Saltwater – The trout are moving toward their wintertime haunts up in the creeks. The redfish bite has been strong on nearshore reefs. A Waycross angler fished the Crooked River area over the weekend for sheepshead and had some quality fish up to about 4 pounds. Fiddlers produced their fish. Also over the weekend, an angler fishing the various bridges on the St. Simons Causeway fooled 5 to 10 trout per trip by fishing a curly-tail grub rigged on a 1/8-ounce Flashy Jighead. Michael Winge reported Waycross anglers caught trout and redfish on both live shrimp and artificials. On Monday, an angler reported whacking the trout on a Savage Gear 3-D TPE Shrimp in the Brunswick area. Decent numbers of redfish were caught back in the creeks. Mike and Trish Wooten of St. Simons Bait & Tackle said that big sheepshead were caught from the pier in good numbers. Fiddler crabs were the most productive baits. Bull whiting were caught on dead shrimp and a few flounder were also around. Blue crabs were still around in good numbers. You can monitor the marine forecast at www.srh.noaa.gov/jax/. Check the December issue of Georgia Outdoor News for an article detailing my approach to fishing artificials for seatrout.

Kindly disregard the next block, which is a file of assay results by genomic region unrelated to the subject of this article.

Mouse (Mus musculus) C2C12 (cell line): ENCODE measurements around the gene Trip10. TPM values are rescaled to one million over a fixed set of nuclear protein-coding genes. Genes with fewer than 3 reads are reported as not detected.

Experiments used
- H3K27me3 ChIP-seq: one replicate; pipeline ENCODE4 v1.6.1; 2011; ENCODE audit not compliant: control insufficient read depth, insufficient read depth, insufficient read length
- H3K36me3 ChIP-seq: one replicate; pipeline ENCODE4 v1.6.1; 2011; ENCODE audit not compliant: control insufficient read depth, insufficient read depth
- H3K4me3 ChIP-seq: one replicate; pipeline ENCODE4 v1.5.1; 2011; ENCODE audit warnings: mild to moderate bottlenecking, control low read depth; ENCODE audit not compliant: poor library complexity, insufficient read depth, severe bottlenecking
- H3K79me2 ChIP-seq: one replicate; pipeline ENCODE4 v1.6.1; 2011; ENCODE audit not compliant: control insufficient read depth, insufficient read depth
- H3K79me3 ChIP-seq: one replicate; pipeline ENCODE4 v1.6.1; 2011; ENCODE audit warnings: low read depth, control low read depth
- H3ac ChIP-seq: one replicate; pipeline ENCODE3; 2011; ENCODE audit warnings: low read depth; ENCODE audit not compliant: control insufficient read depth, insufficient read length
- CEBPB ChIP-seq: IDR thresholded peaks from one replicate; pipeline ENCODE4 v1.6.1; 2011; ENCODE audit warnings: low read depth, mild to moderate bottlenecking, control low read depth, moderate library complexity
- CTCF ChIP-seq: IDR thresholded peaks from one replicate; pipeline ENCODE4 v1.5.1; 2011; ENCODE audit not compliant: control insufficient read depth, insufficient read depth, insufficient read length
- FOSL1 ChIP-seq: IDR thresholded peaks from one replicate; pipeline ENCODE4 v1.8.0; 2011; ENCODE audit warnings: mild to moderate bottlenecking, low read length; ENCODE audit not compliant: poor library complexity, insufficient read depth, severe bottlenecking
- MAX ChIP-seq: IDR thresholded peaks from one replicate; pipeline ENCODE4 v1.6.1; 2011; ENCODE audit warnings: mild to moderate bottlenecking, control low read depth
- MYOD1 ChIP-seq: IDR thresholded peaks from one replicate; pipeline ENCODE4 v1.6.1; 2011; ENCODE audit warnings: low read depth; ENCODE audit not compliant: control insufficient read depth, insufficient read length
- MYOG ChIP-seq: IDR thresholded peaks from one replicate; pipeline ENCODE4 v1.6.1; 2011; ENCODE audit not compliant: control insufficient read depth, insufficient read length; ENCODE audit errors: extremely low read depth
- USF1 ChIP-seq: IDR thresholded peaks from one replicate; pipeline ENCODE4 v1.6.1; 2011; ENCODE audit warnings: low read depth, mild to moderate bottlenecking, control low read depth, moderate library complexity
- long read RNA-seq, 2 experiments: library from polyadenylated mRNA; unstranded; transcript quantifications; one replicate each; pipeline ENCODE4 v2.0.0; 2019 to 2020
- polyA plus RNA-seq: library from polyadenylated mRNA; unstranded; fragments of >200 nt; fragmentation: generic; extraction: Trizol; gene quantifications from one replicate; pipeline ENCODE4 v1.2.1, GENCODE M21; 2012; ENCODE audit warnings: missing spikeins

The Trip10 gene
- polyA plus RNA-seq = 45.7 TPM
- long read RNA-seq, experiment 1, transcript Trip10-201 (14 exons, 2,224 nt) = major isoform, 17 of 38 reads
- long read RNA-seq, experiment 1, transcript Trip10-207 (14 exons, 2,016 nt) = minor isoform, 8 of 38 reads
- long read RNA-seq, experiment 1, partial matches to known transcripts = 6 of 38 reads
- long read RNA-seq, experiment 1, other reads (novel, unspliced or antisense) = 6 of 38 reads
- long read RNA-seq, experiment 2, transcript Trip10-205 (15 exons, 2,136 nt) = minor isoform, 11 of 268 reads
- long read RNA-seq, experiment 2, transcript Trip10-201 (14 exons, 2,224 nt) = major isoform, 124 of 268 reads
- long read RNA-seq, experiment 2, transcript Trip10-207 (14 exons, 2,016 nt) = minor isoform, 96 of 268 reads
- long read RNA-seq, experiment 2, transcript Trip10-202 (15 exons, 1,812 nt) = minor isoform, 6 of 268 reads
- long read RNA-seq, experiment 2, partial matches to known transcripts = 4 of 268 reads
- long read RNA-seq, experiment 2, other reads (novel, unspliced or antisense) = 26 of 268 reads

Weekend Outlook – Seatrout fishing should continue to be steady until the big tides around Christmas.
Christmas Gift Ideas
It’s crunch time for gift-giving! Last week I suggested variety kits that cover a wide range of applications. For the panfisherman, consider a Satilla Spin Kit. The little spinnerbaits have been deadly on redbreasts and bluegills in our area for several years, but they really shined this past year with the great fishing on the Satilla and Altamaha rivers. Six-lure kits are available at Winge’s in Waycross. Also available at Winge’s are Saltwater Jighead Kits and Okefenokee Swamp Kits. They typically retail for between $20 and $30. This week’s suggestions are Ugly Stik seatrout rods. I just got two new 7ft.-6in. medium light inshore rods and love them! Knives (both filet and pocket) are always a good gift. On the high-dollar end, Christmas is a great time to give a new pair of Costa sunglasses or an Engel cooler. Hard baits and soft plastic lures always make good stocking stuffers. You might want to pick up a new color of Sea Shads or Manic Shrimp that you have been wanting to try (you can borrow some from your fishing buddy after giving them as a gift…not that I’ve done that or anything).
As you look forward to some time off, review the weather forecasts and water levels to identify the best dates for a likely road trip, and then build your angler equations for some holiday angling success. After all, you need some stories to share with all your friends and family next week, right? Some might even be true, so take your camera, too.
Good luck as we approach the Christmas season!